Veteran Status: Part I, Basic Training
A Five-Part Series on My Life in the Army
Private Krzycki, Lisa A.
United States Army Basic Trainee
Fort Jackson, South Carolina
August, 1989- October, 1989
After high school I went to Eastern Michigan University for one year and lost my oh-this-is-what-freedom-tastes-like mind. Out of money and nowhere to go, I joined the Army. I enlisted for three years instead of the usual four, finding that one extra year just too much of a commitment. I was 19. For the next couple of months I did nothing but work the day shift at an auto-parts factory in Howe, Indiana and then run in the afternoon. I listened to Prince on my Sony Walkman and ran and ran and ran. My recruiter never told me that I’d be timed on my running, he only said there would be a lot of running. A key goddamn detail, as it turned out, that plagued my entire Army career.
Basic Training is just that – basic. You learn how to shoot, shit and eat like a soldier. The you that is you is stripped down to a thing that can perform in any circumstance or condition. Because there is no longer you, you exist and thrive in the greater we. This is a powerful transformation if you realize (and are reminded) you will come back and in better condition both physically and mentally. If you miss it or if you were unaccustomed to being taken down a peg, you could suffer through Basic Training. There was more than one girl on suicide watch during my time at Fort Jackson. I did just fine.
I was called Alphabet because of my consonant-heavy surname. Difficult to pronounce yes, but the nickname was more to prove that my individuality no longer mattered. Though I could barely pass the run I frequently had the highest scores for push-ups and sit-ups. My Drill Sergeant commented once “Boy, Alphabet, you sure do have some muscle holding up all that fat.” To which I dutifully shouted, “YES DRILL SERGEANT.”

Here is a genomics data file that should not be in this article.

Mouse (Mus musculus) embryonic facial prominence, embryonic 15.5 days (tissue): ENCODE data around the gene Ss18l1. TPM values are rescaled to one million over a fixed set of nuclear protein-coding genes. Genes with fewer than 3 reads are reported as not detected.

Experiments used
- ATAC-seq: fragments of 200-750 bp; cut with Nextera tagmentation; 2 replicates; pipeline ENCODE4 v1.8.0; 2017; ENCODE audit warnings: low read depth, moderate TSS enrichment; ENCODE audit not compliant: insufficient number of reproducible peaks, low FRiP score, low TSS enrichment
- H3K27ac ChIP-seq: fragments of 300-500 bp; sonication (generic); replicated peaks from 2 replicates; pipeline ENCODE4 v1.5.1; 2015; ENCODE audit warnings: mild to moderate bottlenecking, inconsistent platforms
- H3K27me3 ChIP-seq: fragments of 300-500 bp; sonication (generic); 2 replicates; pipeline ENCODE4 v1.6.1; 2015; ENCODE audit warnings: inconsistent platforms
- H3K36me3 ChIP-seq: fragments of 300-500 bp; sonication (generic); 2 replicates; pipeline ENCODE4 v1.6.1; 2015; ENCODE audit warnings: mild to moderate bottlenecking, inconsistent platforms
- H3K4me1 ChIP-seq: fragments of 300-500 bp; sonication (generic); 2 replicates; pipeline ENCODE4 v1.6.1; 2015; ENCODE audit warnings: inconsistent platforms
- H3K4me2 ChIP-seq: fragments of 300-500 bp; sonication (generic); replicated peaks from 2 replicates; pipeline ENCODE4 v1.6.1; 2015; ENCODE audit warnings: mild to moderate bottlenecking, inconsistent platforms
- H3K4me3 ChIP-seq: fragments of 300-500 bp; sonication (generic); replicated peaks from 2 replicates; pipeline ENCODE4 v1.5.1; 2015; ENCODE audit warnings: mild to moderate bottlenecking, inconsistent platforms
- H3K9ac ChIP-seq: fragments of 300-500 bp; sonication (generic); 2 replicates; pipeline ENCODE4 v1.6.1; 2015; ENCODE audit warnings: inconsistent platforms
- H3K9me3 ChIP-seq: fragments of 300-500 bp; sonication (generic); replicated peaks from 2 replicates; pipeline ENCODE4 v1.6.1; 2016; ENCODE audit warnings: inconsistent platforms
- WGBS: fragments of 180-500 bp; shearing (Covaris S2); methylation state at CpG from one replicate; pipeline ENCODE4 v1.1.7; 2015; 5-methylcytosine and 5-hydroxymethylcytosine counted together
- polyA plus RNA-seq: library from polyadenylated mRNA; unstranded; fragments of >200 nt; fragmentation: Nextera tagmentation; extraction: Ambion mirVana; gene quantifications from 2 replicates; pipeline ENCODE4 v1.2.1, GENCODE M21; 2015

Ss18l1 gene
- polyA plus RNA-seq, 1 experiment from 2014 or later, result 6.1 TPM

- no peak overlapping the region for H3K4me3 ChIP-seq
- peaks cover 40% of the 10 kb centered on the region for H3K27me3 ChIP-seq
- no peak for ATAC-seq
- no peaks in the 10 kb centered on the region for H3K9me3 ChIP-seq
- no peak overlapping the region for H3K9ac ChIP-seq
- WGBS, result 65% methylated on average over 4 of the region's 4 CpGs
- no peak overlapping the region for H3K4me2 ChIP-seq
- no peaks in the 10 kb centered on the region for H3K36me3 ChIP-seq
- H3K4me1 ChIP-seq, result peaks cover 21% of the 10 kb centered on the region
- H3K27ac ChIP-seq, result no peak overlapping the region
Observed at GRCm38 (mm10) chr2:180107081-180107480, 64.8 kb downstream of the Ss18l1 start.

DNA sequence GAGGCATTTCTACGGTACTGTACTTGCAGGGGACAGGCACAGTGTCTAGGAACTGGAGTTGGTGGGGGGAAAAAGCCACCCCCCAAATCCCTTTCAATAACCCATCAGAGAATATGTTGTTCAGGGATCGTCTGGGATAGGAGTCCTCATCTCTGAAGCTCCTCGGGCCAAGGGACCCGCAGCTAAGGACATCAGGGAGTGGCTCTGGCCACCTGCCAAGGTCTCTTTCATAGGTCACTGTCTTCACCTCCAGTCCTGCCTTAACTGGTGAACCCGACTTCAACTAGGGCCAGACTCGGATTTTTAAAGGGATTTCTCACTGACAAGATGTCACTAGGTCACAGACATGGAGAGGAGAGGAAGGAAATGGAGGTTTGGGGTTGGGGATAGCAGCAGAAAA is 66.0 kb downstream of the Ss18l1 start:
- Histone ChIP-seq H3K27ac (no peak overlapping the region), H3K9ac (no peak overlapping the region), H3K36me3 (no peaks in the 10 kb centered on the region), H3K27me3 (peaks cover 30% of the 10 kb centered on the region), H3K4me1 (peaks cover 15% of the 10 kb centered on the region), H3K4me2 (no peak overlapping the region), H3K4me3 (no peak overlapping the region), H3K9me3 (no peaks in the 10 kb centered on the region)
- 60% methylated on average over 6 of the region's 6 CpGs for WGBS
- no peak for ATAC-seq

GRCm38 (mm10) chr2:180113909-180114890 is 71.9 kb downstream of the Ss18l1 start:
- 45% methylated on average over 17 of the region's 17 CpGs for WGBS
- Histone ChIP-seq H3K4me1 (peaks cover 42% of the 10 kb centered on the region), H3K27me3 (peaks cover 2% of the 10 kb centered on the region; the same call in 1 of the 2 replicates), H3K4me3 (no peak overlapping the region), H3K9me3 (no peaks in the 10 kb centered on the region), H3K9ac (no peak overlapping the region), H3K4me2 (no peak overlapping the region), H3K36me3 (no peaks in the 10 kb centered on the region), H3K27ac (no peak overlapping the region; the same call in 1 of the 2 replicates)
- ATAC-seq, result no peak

The drill sergeants openly disliked us, even the female drill sergeants. They shared their preference for male cycles over female cycles because we did everything more slowly plus all our annoying feelings. Outside of the push-up wins, I blended in easily and rarely experienced any wrath until I started rifle training. Turns out I was an expert marksman and spent that time under heavy scrutiny as I vied for the top spot in my company. I ended up in second place.
The Army gave me my first real feeling of earning food and a shower. I ate grits with butter and honey every single breakfast while moving through the chow line and I mean mounds of it. Hot water, soap and three minutes rivaled any spa day I’ve had since. When I slept, it was quick and deep.
Everyone went to church on Sunday regardless of faith or creed because of who sat on the other side of the aisle – BOYS. Our one and only opportunity to see the male form in close proximity (drill sergeants do not count)- and they were all clean and shiny. I witnessed several subversive exchanges of notes. My god, the flirting and heavy panting should have caved the roof in. It was awesome.
Basic Training did its job; I was a good soldier. The drill sergeants did their job; we as a platoon hated them so our bond as a unit grew stronger. Here are some of my friends and fellow soldiers:
Linda. My assigned “buddy” and mentor as she was 34 years old. (Age 35 is the cut-off, or was then.) An anomaly, she was also married and had a son. She joined the Army – in fact I think she reenlisted – because it was the best job she could find to support her family. She often cried about missing her son but only in the privacy of the barracks late at night. Only now as a mother myself can I fully grasp her sacrifice and pain. She was the voice of reason and an excellent comrade.
Sage. These pictures were taken close to graduation as we certainly were not allowed cameras during training. Our personal items must have then been released back into our possession. Sage’s personal items were castanets. She used cholesterol on her long, long hair to keep it healthy and shiny. Her name was Sage. She was the most interesting person I had ever met in my life.
Julie and Julie. Friends from California, one or both grew up on an almond farm and they pronounced almond as “am-and”. I didn’t even know how an almond grew, let alone that they were farmed.
PFC Small, my squad leader. One day during rifle training we disassembled, cleaned and reassembled our M16s for inspection. The last step in the process was to pull the trigger in front of your drill sergeant proving you had reassembled and cleared your rifle successfully. Standing next to my squad leader, she positioned her rifle in the air, pulled the trigger and FIRED A BLANK. When I realized I wasn’t dead I was grateful to merely be deaf. PFC Small was not my friend but her actions spurred me to question authority.
Funny what being shot at will bring out in a person.
Next up: Veteran Status: Part II, Advanced Individualized Training